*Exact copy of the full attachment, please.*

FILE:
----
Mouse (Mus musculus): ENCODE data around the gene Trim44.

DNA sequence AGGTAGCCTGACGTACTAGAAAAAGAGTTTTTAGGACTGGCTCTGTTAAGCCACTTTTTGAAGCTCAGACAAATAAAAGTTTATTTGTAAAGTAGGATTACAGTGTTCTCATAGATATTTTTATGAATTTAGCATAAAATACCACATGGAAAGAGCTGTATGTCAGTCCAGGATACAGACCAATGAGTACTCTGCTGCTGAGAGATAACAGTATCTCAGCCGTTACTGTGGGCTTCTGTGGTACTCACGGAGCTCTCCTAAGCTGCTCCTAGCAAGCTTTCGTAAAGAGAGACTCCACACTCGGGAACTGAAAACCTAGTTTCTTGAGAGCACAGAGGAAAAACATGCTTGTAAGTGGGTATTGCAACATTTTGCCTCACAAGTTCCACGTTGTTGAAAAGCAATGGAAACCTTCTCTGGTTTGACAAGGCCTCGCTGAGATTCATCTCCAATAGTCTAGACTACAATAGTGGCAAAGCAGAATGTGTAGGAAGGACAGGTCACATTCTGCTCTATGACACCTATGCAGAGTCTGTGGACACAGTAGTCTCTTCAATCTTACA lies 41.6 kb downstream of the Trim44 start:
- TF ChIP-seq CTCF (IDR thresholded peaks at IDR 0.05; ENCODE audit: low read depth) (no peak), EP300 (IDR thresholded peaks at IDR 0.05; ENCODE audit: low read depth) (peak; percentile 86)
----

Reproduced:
Mouse (Mus musculus): ENCODE data around the gene Trim44.

DNA sequence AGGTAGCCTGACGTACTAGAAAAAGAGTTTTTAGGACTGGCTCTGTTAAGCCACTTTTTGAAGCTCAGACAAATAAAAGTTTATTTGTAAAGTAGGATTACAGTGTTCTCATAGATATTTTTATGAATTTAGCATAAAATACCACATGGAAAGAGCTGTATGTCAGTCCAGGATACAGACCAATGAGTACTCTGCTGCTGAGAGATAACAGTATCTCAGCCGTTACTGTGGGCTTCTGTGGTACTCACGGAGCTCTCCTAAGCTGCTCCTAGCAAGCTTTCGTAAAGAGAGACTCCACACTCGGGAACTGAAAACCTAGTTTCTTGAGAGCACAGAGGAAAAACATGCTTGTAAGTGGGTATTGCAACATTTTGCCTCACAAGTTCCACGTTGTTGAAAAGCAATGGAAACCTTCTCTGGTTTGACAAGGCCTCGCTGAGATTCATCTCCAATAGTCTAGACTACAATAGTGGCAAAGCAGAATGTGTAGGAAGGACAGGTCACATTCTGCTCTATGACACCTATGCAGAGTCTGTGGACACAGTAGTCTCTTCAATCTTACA lies 41.6 kb downstream of the Trim44 start:
- TF ChIP-seq CTCF (IDR thresholded peaks at IDR 0.05; ENCODE audit: low read depth) (no peak), EP300 (IDR thresholded peaks at IDR 0.05; ENCODE audit: low read depth) (peak; percentile 86)